The commonest risk factors among sewing machine operators are adaptation of awkward posture due to poorly designed seating devices that lack adjustable seat heights and back rests, and repetitive nature of sewing machine operators' tasks such as pedaling, and extreme flexion of the trunk and neck [5,6]. A survey of sewing machine operators in Ibadan Southwest Nigeria by Akanbi and Ikemefuna [5] found that the workstations of the sewing machine operators, especially the sitting devices, were of various types and designs without consideration to ergonomic requirements. Every sewing machine operator surveyed used foot-operated sewing machine with the machine serving as work table.

Scholars from different countries had reported prevalence of WMSDs among sewing machine operators. Afonso et al. [7] estimated 76% prevalent rate of WMSDs among sewing machine operators in Portugal. Wrist/hand (42%), neck (32%) low back (30%) and shoulders (23%) were the most affected body parts. In Denmark, Kaegaard and Andersen [8] reported prevalence of 15% and 5.8% for myofascial pain syndrome and rotator cuff tendinitis respectively among sewing machine operators. The prevalence of moderate to severe musculoskeletal pain in the neck/shoulder region and distal upper extremity were 24% and 16% respectively among sewing machine operators in Los Angeles [9]. A result of a study on ergonomics issues among sewing machine operators in the textile manufacturing industry in Botswana revealed a high prevalence of WMSDs [6]. These scholars .concluded that back, neck and shoulder discomfort were highly prevalent among the sewing machine operators surveyed.

In Nigeria, studies on prevalence of WMSDs among sewing machine operators are not easily available for referencing. A survey study on sewing machine operators in Ibadan Southwest Nigeria was conducted by Akanbi and Ikemefuna [5]. These authors assessed the sewing machine operators’ workspace (i.e. sewing machine, chair and surrounding workplace), and not the prevalence of WMSDs. The only published and available study on prevalence of WMSDs among sewing machine operators was conducted in Lagos, Nigeria by Akodu et al. [10]. Akodu and colleagues [10] reported 92.0% prevalent rate among this population, with the low back (78.6%) being the most affected body part.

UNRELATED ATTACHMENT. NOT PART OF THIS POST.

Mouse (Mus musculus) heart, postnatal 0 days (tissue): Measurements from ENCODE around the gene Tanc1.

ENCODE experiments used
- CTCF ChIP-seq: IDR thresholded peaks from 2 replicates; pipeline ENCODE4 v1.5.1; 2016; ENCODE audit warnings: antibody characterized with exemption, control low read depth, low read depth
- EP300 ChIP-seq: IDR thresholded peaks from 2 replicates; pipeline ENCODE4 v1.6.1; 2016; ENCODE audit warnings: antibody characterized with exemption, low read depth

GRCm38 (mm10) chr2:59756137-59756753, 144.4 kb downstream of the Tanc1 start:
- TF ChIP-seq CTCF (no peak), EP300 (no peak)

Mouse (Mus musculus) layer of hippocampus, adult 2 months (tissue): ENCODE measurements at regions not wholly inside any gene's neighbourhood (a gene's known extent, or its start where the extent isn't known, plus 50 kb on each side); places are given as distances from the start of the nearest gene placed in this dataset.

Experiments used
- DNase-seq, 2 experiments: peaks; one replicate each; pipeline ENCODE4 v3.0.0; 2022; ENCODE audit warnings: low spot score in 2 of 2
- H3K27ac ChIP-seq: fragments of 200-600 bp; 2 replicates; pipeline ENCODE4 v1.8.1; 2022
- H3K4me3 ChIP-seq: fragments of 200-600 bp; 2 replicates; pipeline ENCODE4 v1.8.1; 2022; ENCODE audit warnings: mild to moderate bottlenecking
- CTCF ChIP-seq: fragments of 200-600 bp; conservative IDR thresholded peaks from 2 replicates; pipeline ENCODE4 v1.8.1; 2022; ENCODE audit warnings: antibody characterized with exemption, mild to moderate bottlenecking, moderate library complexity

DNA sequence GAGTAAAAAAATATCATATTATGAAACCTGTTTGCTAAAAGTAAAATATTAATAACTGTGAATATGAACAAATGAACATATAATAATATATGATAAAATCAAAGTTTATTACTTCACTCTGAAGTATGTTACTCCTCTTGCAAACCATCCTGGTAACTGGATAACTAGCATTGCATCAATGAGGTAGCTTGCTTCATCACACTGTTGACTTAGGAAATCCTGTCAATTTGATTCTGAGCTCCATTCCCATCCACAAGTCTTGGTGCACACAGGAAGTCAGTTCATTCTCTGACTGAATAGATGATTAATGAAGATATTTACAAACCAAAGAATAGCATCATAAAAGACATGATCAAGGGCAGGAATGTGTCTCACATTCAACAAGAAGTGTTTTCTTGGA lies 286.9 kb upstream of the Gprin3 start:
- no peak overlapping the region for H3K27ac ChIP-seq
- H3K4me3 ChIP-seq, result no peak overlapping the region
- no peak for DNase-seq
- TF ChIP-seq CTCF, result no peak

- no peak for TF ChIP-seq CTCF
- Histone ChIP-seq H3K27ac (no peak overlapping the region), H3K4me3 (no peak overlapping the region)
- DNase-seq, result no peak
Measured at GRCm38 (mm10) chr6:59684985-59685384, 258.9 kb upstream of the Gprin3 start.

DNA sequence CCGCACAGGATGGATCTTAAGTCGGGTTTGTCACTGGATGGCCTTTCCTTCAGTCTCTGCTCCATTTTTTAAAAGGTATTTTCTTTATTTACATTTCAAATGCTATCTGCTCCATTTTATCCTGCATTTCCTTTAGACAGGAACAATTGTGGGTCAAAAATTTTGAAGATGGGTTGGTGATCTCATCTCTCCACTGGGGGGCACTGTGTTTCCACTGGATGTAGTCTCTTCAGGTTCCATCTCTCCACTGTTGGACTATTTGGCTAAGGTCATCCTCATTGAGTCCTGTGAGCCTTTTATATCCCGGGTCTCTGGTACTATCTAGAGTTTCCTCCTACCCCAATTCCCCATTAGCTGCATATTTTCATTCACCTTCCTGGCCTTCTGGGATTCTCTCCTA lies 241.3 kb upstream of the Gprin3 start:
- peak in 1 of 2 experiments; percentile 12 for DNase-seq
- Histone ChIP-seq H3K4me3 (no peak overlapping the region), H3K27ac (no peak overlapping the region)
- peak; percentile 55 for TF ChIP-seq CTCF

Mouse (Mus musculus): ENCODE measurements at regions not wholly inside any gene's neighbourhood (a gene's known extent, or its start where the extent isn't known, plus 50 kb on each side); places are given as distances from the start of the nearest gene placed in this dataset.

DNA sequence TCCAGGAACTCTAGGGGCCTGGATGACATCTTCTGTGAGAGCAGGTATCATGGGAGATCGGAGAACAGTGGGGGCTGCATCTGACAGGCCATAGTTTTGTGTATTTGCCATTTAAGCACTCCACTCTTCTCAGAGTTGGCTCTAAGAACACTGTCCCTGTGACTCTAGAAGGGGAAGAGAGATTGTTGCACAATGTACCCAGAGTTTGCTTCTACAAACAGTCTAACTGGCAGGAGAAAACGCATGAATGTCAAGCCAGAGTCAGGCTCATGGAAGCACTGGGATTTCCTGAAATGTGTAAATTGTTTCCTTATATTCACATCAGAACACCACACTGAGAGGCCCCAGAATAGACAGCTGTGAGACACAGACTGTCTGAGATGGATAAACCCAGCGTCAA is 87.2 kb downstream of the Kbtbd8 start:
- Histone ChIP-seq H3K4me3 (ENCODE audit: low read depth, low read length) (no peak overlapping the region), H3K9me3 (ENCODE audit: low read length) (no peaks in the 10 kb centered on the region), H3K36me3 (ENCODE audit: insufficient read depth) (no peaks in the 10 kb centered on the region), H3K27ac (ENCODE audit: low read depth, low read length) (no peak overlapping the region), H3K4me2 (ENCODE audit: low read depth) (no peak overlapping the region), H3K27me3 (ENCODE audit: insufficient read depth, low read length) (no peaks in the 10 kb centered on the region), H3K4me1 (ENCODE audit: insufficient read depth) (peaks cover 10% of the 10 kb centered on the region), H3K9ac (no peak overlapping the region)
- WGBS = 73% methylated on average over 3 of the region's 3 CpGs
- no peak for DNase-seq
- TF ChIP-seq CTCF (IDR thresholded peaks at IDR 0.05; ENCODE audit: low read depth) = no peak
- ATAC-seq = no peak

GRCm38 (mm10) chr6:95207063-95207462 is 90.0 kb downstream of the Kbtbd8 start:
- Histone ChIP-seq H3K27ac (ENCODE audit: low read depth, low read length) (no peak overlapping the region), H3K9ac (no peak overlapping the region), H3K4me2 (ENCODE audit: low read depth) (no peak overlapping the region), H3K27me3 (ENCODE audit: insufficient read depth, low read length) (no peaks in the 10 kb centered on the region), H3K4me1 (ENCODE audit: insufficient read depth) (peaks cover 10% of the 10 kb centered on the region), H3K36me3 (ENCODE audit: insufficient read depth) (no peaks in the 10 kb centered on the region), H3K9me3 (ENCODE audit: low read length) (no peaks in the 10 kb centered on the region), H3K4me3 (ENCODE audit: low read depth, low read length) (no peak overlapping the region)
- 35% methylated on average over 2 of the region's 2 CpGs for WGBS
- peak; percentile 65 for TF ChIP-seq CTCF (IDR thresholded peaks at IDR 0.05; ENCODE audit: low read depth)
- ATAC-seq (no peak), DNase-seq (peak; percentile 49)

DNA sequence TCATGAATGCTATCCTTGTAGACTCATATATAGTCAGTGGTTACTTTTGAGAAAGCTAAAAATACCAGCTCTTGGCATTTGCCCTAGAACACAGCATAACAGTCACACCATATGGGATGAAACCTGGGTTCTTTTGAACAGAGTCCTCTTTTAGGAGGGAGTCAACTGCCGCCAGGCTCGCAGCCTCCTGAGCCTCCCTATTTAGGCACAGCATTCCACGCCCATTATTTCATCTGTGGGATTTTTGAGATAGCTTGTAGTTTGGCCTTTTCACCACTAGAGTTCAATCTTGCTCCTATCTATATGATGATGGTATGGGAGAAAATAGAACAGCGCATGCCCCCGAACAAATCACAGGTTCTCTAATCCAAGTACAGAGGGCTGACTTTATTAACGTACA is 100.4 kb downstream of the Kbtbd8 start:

Other studies [11-16] in Nigeria on prevalence of WMSDs focused on other populations, mainly in organized industrial sectors and professions. This preference to conduct studies in organized industrial sectors and professions may not be peculiar to Nigerian scholars alone. Globally, prevalence studies on WMSDs among the self employed seem to be relegated to the background, apart from few on hair dressers [17-19]. Based on the aforementioned statements and the specific work activities of sewing machine operators, as well as dearth of literature on WMSDs on this population in Nigeria; this study was designed to determine the prevalence of WMSDs in sewing machine operators, the most frequently affected body parts, risk factors and coping strategies for WMSDs among self employed sewing machine operators in Maiduguri, Nigeria.

Materials and Methods

A close-ended structured questionnaire, drafted and modified from the short version of the standardized Nordic Musculoskeletal Questionnaire (NMQ) for investigating work-related musculoskeletal symptoms in working populations [3] was used in this study. Previous studies [11,13,15,16] in Nigeria had validated and utilized this modified version, and found it suitable for Nigerian environment and culture. Research and Ethics Committee of the University of Maiduguri Teaching Hospital gave approval for this cross-sectional survey study. Respondents signed or thumb printed informed consent forms. We explained the objectives and benefits of the study to the respondents, and the procedures for completing the questionnaire. We also informed them that the information obtained would be used strictly for research purposes, and implored them to duly complete the questionnaire. Copies of this questionnaire were administered on willing and volunteer self employed sewing machine operators residing in Maiduguri as at the time of the study using a non probability sampling of convenience technique. Participants who could not read or/and understand English Language completed translated Hausa Language version of this questionnaire. An expert in Hausa Language who lectures at the Department of Languages and Linguistics, University of Maiduguri, Nigeria made this translation. BPM (one of the authors), who is fluent in Hausa and English Languages administered the Hausa version of the questionnaire.